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Old 08-19-2011, 04:43 PM   #4
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Gravel: many small rocks gathered together. As pictured here.

I know what you mean, and thank you for the input.

I have verified with the neighbors and city that the house was dug up in 2005 and waterproofed. There were also new footer drains put in, and some new gutter connections. Of note, the gutter drain you see here was NOT CONNECTED to the system b/c it wasn't glued and the connection rocked loose (during backfill?). And this downspout drains about 35% of the whole house. HUGE amount of water. Dumping directly into the foundation, which had cracked thru the waterproofing and brick.

Before I applied the hydraulic cement, I chiseled away the lose stone. This is the result (hole much deeper by now - I used a shopvac to suck out the joke).

Of note, this is the basement corner opposite (same side of house) from the corner I cemented, tarred, feathered, covered in plastic and buries. I have verified the footer drain is gathering water, btw. Any ideas if this could have entered at the back of the house, run down the perimeter and gathered at the front/street side corner?

Really nice that the disclosure form says that he knew of no moisture issues int he basement. Really? I guess this all happened in the 12 hours between him moving our and us getting the keys. Must have been.

But aren't we talking about how to GRADE the landscaping?
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Old 08-24-2011, 06:14 PM   #5
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It seems to me that the big problem is that the little strip of landscaping cannot absorb the water from the driveway.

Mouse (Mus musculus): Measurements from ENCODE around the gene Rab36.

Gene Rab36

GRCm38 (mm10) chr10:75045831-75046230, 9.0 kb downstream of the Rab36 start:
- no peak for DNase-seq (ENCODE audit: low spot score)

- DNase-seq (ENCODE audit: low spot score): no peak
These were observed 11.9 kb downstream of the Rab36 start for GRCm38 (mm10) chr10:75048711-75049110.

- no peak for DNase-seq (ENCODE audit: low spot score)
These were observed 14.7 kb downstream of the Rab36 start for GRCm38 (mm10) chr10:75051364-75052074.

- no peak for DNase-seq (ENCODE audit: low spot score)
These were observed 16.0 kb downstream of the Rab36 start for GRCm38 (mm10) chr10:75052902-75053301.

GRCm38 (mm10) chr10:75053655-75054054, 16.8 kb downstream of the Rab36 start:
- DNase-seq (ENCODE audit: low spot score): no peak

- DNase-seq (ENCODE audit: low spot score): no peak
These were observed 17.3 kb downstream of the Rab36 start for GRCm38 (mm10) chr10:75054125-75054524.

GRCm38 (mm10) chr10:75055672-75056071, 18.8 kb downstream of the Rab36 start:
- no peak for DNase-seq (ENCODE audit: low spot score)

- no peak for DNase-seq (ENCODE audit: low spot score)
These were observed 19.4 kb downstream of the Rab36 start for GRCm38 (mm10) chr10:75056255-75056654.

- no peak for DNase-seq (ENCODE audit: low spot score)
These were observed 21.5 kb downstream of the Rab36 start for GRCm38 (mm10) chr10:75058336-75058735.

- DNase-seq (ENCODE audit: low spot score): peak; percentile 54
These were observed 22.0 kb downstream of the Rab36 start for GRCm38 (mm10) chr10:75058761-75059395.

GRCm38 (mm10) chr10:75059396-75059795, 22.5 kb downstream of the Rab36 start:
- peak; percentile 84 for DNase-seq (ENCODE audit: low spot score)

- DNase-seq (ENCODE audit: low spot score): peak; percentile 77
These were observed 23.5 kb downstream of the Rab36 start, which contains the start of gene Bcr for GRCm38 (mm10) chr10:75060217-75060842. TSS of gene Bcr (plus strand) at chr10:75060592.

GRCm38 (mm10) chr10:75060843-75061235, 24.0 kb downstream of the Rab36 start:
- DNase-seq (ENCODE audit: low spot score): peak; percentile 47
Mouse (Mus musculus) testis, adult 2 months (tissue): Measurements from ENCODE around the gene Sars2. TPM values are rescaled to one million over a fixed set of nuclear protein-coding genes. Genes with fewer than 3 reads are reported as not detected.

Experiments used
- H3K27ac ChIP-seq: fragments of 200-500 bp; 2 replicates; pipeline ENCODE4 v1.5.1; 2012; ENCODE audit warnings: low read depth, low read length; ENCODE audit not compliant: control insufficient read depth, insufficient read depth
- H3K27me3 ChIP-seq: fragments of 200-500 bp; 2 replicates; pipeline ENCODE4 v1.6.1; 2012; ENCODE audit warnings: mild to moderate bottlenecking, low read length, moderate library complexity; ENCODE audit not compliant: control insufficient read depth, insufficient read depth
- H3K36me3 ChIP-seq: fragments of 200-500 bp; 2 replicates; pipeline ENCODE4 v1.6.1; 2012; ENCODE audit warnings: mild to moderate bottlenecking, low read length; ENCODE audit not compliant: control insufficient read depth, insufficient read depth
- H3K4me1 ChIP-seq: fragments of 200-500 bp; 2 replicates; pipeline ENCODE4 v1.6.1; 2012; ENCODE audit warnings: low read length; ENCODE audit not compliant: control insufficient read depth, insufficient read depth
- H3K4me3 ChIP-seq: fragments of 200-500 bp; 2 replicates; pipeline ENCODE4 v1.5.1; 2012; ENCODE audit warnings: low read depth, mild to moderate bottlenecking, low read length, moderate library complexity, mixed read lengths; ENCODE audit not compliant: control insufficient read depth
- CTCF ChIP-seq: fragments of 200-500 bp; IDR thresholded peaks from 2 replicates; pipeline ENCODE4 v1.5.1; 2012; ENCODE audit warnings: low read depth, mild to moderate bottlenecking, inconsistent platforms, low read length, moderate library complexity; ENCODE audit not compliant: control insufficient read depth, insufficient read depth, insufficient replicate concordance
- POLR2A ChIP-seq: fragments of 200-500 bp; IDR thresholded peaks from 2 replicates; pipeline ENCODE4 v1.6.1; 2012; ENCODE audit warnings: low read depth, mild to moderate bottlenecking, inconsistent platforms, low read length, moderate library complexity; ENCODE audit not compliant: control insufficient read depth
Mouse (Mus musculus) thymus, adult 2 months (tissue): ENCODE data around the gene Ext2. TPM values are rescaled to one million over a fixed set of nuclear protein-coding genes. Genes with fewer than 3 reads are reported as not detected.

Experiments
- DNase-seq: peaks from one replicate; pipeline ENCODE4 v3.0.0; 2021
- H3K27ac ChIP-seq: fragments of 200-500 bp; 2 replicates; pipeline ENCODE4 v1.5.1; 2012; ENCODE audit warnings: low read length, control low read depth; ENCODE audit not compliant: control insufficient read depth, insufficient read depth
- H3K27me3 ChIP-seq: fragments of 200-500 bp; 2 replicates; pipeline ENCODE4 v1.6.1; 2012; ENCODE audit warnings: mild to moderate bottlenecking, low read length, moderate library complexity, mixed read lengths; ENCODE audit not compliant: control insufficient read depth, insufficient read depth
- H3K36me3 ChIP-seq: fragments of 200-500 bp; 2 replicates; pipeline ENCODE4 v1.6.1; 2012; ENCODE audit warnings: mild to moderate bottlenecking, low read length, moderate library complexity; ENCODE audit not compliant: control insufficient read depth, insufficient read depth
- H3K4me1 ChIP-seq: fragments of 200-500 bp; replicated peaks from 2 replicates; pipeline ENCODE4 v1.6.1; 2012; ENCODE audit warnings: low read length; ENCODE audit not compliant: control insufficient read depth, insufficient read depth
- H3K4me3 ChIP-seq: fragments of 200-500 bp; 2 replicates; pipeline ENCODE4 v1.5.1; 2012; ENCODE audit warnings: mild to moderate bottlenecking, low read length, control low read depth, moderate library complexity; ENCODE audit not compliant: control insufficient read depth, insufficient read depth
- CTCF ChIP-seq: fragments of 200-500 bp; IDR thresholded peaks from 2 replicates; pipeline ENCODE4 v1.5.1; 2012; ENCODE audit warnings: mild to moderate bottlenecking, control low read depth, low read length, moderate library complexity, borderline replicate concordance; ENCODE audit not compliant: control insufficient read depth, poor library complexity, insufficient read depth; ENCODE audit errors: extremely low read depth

The question is whether the driveway was supposed to drain off to the sides including onto that little strip or whether that little strip was supposed to drain off onto the driveway.

The latter cannot happen gbecause you can't fill in the strip to be higher than the driveway without interering with the glass window blocks.

So one way is to have neither drain onto the other. PUt a thin ridge or curb or thin berm of asphalt paving or concrete on the edge of the driveway so rain water on the driveway cannot flow off onto the little strip of landscaping.

Any downspouts should dump onto the driveway, not the little strip of landscaping.

In the future you can do a project to fill that strip with gravel going all the way down to foundation level where there is a perforated drain pipe. In order to handle runoff from the drivewy if you remove the curb I suggested, you would need an industrial grade sump pump.

Filling that strip with gravel above driveway level and slopihng away from the house to the driveway will not cause water to flow off that strip and onto the driveway.
The good conscientious technician or serviceperson will carry extra oils and lubricants in case the new pump did not come with oil or the oil was accidentally spilled, so the service call can be completed without an extra visit.

Last edited by AllanJ; 08-24-2011 at 06:19 PM.
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below grade , foundation grading , landscape foundation , landscape grading